The future of restaurants is no restaurant (or why we invested $275,000 in BENTO)
Here in San Francisco the future has arrived and it’s really awesome. You can get whatever you want almost instantly at a very reasonable cost. It’s called the on-demand economy, and it’s been driven by the phenomenal success of Uber (in which I was lucky enough to be one of the first angel investors).
The “Uber of…” is a common theme today and I think perhaps the next biggest entry into the space will be food and I’ve placed a bet on one of them: BENTO.
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Here’s how it works:
- You open an App and you pick your main course and four sides.
- In under 15 minutes someone is outside your house with a thin, rectangular box — the slickest packaging you’ve ever seen for delivery food.
- You meet the driver outside and get your food.
You just paid $12 per person for a generous dinner that took under two minutes to order, 15 minutes to get to your house, and you will probably have some leftovers for tomorrow.
How is this possible, you ask? Well, it’s not rocket science:
- A central kitchen makes “pods” of food and packs them into hot and cold bags.
- Those hot and cold bags plug into the cigarette lighter in the car so the food stays warm or cold.
- The driver assembles your BENTO box outside your house.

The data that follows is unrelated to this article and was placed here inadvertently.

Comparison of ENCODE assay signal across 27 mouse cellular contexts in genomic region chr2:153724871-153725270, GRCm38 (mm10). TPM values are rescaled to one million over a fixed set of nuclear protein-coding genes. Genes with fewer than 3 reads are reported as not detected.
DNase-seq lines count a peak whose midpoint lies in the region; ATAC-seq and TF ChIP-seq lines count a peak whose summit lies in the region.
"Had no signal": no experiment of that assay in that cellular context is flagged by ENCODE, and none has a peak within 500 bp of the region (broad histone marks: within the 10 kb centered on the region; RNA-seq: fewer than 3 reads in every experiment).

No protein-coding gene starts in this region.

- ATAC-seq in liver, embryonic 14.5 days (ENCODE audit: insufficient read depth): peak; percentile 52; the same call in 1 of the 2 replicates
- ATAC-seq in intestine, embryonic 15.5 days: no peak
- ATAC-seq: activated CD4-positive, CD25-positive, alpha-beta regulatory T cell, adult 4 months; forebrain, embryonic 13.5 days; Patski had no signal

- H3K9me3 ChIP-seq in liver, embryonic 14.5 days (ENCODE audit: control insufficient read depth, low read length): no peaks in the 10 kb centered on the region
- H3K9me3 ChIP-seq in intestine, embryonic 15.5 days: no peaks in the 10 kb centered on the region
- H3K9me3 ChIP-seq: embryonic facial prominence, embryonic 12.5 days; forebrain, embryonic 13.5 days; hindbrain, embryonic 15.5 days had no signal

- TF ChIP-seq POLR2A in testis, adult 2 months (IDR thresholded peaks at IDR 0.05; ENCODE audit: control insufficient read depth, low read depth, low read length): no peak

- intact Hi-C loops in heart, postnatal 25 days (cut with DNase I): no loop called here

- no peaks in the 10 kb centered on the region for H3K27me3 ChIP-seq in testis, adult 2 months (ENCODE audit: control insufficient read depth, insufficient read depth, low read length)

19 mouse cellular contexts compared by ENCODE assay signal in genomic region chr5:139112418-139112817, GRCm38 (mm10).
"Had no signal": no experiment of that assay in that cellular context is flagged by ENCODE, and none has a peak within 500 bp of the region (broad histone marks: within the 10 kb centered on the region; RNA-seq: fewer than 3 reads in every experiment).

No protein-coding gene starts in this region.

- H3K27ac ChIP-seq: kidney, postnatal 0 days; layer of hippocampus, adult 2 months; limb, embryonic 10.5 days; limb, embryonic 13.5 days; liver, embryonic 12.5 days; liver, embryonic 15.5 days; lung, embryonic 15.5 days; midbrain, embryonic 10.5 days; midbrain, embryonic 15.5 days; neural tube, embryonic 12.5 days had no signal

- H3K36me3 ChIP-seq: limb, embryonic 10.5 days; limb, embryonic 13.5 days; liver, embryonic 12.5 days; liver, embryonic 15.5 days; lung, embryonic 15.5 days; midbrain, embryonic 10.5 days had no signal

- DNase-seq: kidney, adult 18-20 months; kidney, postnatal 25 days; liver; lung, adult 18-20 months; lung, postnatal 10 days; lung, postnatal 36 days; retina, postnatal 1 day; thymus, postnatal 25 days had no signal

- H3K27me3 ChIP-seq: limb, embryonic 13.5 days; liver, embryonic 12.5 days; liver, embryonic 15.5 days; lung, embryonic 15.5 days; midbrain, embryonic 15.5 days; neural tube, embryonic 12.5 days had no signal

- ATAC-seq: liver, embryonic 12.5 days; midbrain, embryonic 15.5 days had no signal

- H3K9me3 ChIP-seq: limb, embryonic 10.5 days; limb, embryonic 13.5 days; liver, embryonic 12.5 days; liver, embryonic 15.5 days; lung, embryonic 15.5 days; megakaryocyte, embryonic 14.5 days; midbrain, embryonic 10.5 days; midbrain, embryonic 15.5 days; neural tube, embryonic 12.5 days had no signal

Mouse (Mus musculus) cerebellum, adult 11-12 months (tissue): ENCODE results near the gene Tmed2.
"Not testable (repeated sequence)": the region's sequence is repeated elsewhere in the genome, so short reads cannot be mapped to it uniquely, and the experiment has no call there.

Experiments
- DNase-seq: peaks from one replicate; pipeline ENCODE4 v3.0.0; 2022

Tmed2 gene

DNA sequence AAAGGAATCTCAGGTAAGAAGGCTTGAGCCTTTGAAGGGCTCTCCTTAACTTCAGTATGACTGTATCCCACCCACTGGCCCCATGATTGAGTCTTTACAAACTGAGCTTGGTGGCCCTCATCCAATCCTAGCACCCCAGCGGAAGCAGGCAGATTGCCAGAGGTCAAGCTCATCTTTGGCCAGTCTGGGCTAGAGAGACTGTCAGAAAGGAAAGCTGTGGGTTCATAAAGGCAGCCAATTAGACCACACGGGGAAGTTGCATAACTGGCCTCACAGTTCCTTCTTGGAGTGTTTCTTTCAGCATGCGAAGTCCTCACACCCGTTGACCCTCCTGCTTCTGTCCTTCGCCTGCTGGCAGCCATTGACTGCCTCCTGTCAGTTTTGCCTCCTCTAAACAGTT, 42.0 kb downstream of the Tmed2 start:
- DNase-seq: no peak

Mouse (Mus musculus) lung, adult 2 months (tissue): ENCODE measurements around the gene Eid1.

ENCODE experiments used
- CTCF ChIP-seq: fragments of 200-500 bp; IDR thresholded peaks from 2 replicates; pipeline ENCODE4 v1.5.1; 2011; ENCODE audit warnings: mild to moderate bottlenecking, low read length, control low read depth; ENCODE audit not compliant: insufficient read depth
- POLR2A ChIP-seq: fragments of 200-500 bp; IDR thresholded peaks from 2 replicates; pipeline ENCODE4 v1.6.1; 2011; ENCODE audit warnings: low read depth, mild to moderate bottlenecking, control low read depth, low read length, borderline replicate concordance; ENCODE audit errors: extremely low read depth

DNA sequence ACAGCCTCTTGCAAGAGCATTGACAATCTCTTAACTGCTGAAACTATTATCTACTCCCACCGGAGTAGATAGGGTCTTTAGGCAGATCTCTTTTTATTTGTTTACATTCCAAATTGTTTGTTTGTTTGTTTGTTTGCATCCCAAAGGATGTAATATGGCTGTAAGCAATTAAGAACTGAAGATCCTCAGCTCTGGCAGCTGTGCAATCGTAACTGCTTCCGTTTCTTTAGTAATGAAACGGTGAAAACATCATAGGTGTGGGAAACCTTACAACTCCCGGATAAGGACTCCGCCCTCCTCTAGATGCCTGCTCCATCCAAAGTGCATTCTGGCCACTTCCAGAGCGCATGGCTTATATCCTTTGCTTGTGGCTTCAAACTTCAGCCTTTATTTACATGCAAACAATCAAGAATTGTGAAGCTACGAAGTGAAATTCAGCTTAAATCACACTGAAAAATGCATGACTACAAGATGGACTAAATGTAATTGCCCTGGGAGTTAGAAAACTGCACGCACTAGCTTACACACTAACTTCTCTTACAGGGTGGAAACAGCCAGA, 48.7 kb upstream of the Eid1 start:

- Because you come and get your food at the curb there only needs to be one person in the car, they don’t have to park or risk a ticket. So, a quick walk to the curb combined with an iPhone App makes this business model actually work! If you had two drivers or had to park I’m guessing the price would be 30–50% more. In other words, you would have to pay $10 extra to have it brought to your door.
- There are a lot of types of Asian food that travel well and are delicious (soba, veggies, curry, etc.) and BENTO focuses on those.
- They obviously stay away from things that don’t travel well (tempura, fried dumplings — which get soggy).
- They don’t have the overhead of a storefront.
Your choices are massively limited when compared to the average Chinese or Japanese menu, which are amongst the most complex and largest of any cuisine type, but you get your food in minutes.
If given the choice of ordering and getting my food in under 20 minutes with a handful of choices, or waiting 60–90 minutes and having hundreds of choices, well, I’m going with the BENTO model 8 out of 10 times.
We’ve been testing the model out in a small area of San Francisco and growth, word of mouth, feedback, and performance have been off the charts.
I’m really, really excited about this investment and as part of that I’m going to give away 10 BENTO boxes every night from now until the end of April. Simply tweet: “Hey @jason, buy me a @mybentonow http://www.bentonow.com!” between 5–7PM Monday through Thursday. The team at Bento will reply to 10 of those folks every night with a code for a free BENTO.
All I ask is that if you enjoy the product, tweet a photo/mini-review … and if you have any problems you send them to me personally at jason AT inside.com so I can help improve the product discreetly. :-)
PS — There have been some concerns about the 1.0 packaging, which seems a little complex and perhaps not sustainable. First, it’s 100% recyclable — so no worries there. Second, the team is working on a 2.0 version that will be even slicker and more sustainable.